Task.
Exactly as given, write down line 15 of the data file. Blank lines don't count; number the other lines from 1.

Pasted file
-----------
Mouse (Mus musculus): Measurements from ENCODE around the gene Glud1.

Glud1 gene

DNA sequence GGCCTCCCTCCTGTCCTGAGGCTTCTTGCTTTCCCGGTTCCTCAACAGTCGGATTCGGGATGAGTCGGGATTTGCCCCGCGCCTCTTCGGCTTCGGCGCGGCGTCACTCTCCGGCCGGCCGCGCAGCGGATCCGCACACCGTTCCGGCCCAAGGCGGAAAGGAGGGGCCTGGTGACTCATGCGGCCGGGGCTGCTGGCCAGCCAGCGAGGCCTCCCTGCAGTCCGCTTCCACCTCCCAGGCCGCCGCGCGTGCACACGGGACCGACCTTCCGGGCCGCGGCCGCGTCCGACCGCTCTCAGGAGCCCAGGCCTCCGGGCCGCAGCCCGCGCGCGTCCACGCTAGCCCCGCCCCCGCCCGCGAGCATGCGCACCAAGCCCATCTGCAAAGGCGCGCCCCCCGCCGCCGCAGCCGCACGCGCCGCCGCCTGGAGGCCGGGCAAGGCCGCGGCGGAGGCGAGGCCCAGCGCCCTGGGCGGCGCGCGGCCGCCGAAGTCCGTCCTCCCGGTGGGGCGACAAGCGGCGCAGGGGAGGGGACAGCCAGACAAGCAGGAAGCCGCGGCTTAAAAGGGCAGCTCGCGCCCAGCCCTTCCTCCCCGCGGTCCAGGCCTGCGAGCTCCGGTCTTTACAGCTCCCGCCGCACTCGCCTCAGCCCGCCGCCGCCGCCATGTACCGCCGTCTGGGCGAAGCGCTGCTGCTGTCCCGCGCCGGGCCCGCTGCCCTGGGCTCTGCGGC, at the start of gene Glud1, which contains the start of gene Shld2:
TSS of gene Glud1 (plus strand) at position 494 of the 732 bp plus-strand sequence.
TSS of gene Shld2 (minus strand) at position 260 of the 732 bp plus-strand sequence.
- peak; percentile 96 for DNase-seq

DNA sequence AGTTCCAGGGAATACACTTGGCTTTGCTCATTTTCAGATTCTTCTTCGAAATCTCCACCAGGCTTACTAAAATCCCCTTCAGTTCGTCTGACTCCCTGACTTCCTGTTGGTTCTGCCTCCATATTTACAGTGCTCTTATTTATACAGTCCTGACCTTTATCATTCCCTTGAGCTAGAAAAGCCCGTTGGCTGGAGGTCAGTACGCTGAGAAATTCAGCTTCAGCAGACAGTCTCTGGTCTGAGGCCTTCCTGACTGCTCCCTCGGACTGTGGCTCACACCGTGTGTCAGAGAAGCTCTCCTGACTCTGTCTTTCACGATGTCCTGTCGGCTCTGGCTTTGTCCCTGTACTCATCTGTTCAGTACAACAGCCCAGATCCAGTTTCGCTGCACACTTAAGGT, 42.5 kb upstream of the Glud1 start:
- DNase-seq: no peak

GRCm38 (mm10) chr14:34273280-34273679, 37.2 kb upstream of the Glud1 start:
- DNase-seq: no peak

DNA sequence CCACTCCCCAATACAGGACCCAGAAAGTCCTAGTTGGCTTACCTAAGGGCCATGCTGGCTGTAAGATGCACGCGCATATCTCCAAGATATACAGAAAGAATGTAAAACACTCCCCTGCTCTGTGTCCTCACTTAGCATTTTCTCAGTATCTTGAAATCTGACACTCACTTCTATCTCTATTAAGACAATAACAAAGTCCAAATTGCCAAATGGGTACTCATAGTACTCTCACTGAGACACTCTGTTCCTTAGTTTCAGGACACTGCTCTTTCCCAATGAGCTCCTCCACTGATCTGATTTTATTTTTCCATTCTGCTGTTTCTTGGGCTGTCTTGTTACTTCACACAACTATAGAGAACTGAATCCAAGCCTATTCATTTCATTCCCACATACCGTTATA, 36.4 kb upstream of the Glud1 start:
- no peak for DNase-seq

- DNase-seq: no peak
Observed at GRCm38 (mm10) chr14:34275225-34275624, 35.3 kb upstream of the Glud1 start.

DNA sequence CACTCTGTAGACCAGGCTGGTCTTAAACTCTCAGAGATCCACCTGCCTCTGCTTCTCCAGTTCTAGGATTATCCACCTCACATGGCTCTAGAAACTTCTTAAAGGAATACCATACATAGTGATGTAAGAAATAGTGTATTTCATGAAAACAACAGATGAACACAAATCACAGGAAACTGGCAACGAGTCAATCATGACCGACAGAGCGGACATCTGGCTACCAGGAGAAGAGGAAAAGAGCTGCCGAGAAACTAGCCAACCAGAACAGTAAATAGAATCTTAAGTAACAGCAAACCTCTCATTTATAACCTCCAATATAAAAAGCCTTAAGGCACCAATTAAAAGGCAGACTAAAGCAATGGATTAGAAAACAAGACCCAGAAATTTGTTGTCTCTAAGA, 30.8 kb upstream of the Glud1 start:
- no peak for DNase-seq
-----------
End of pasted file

DNA sequence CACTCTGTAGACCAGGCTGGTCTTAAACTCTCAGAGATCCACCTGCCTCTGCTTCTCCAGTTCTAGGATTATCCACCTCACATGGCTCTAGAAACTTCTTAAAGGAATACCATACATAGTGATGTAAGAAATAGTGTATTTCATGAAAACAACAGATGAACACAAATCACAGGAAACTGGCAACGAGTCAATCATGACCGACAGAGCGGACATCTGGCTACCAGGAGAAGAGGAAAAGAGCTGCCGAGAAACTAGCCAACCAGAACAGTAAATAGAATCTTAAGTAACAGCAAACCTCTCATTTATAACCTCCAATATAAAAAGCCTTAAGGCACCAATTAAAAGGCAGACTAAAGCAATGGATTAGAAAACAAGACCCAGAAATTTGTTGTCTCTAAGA, 30.8 kb upstream of the Glud1 start: